Response to article 'Why I am Not a Humanist'

Posted on July 12, 2009 by

This is a response to an article titled ‘Why I am Not a Humanist‘ that was posted on the Atheist Ireland website.

Philosophical arguments/rants of this nature are caused by the human race’s incessant need to categorize and label everything. In truth, ‘environmentalist’ would indeed be a better label than ‘Humanist’ if we find ourselves forced to assign a label, since in reality, humans are just one small part of the entire environmental system as a whole. Yet ‘environmentalism’ is not only within the domain of atheists & humanists, it contains Christians, jews, voodoo worshippers, Wiccans, and many others. So what can we do? Maybe look at the basis for each of these labels and see where we stand?

‘Atheism’ is the non-belief in a deity or group of deities, whereas religion proposes belief in a deity or deities as well as leadership at a philosophical level that includes a structure for behaviour and society. Humanism also promotes a structure for behaviour and society. This author’s argument that “the tenets of humanism do not represent a radical departure from those of any major religion” is very true! However, in this case, also very misplaced. In essence, the major tenets of Humanism step in where Atheism ends.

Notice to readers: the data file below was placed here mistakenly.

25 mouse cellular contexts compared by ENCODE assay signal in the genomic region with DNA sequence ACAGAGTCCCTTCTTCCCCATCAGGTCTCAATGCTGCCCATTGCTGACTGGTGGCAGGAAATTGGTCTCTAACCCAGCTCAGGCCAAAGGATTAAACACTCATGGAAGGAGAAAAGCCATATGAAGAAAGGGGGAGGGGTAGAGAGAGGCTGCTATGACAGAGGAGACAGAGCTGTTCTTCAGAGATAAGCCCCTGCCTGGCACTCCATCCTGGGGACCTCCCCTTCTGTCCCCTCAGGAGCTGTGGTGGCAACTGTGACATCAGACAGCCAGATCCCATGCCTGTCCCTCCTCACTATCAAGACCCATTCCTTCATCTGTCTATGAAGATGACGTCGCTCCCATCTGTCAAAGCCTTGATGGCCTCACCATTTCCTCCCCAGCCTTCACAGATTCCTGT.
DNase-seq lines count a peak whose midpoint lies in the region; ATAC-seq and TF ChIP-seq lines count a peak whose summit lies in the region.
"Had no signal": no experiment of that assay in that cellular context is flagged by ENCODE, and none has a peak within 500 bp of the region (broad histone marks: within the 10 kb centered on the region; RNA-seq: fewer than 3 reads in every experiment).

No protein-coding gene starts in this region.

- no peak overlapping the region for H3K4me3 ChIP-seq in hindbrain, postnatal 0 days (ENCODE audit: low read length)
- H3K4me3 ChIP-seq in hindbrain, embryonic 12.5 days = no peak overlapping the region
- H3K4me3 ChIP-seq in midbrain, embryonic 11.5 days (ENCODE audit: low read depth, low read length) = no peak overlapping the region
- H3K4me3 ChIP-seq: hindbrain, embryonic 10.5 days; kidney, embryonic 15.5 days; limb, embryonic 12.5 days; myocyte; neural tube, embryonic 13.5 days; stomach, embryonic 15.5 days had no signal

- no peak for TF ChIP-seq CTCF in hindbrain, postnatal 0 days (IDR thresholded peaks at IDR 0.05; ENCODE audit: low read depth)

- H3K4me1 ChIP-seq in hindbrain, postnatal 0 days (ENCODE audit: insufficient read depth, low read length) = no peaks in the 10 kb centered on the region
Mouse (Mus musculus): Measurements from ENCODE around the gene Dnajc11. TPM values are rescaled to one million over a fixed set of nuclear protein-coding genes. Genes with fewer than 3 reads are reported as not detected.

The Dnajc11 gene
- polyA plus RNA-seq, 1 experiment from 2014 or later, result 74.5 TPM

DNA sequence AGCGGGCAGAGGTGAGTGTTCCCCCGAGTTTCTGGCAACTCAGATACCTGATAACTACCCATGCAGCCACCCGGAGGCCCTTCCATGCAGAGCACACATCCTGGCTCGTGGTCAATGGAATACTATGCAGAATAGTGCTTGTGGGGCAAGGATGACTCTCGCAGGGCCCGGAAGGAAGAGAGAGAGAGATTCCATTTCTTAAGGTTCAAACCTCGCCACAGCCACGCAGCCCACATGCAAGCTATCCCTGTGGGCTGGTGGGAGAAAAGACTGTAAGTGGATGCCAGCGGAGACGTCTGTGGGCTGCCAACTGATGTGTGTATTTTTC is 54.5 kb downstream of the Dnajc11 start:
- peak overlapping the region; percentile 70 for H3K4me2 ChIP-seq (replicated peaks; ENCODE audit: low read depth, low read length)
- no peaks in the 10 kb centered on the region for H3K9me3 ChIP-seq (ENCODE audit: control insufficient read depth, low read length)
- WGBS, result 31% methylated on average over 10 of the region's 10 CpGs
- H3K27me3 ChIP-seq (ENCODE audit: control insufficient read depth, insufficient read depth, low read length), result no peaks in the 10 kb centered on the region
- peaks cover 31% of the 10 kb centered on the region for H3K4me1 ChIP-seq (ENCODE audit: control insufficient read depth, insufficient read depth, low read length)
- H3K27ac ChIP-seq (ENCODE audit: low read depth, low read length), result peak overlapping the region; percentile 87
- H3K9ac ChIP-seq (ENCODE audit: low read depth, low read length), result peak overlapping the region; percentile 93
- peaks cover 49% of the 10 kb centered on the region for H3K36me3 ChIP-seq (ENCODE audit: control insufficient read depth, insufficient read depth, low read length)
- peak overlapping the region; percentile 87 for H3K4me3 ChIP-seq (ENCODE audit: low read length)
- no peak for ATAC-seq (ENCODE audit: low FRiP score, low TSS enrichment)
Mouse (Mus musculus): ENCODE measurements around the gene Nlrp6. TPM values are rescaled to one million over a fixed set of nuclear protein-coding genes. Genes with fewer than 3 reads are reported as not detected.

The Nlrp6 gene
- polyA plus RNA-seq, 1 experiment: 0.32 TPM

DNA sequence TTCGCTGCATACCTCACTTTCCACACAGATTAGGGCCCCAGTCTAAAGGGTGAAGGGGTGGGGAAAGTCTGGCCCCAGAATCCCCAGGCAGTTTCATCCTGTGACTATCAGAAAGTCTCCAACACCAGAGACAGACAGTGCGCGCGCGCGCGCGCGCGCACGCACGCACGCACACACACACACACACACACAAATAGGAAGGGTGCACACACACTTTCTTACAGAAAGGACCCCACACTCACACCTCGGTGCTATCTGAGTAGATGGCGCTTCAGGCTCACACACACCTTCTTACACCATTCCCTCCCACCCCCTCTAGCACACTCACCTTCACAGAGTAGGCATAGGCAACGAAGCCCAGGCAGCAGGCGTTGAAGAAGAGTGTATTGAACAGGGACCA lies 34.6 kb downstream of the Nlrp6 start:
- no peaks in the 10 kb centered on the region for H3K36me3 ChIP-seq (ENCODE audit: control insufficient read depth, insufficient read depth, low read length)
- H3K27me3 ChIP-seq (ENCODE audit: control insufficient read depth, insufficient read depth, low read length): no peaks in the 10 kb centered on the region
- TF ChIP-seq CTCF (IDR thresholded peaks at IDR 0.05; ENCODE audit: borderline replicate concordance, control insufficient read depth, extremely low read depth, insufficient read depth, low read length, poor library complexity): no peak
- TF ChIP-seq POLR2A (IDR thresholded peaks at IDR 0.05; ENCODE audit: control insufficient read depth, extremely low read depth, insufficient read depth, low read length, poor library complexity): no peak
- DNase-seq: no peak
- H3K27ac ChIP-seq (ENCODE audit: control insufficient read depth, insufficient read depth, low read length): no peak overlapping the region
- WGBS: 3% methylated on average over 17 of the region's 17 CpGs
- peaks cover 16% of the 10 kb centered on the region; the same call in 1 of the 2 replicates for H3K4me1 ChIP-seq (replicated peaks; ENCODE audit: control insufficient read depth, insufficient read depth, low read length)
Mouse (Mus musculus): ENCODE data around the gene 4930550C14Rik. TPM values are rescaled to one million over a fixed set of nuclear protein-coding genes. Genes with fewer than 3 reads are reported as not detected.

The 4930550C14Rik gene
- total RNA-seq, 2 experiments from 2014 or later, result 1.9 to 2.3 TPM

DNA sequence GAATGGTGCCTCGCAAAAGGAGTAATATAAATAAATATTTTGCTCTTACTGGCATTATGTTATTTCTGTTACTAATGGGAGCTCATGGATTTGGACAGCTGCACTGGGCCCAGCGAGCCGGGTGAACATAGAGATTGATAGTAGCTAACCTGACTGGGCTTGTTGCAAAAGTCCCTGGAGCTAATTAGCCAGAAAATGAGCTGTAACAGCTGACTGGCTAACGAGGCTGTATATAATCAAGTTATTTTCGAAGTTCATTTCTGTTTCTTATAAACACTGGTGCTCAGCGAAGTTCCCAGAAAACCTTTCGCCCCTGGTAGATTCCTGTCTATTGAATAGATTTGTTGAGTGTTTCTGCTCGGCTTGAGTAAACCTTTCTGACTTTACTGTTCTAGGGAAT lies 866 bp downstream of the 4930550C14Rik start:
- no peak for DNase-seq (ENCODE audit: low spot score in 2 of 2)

It is without a doubt that the human race has evolved to a point where it can think rationally beyond the here and now and at a higher order than simply “must feed, hungy now”. Because of this, (most) humans are able to understand that for a species as intelligent, industrious, populous, and potentially destructive as we have become, a set of ‘guidelines’ that ensure a peaceful co-existence are highly desirable.

Atheism by itself does not provide that system of values and ethics by which society should conduct itself. It simply proposes that there is no higher power that is responsible for everything (or at least that there is no evidence pointing to that, depending on how deeply your belief runs). In contrast, Humanism encompasses a much more philosophical viewpoint that includes an ethical framework that is not inherent within Atheism, yet complements it very nicely.

As the title states, Humanism is a framework for humans, not the entire planet. Because Humanism places humans in the center of importance, it is not a perfect philosophy, but it is one that is generally for the good of all and is the best available for those who are ‘non-religious’ or ‘non-believers’ until everyone begins to think of humanity more as a partner than as a master within this planet’s systems. Also, Humanism is not necessarily anti-religious. Some ‘fundamentalist’ atheists sometimes forget that not everyone who is an atheist or humanist is or ever cares to be a geneticist or biologist.

So, for anyone to argue against the need for a set of governance rules in any type of advanced civilization is illogical, and contrasting atheism to humanism in this manner is no different than arguing that an apple is not an orange.

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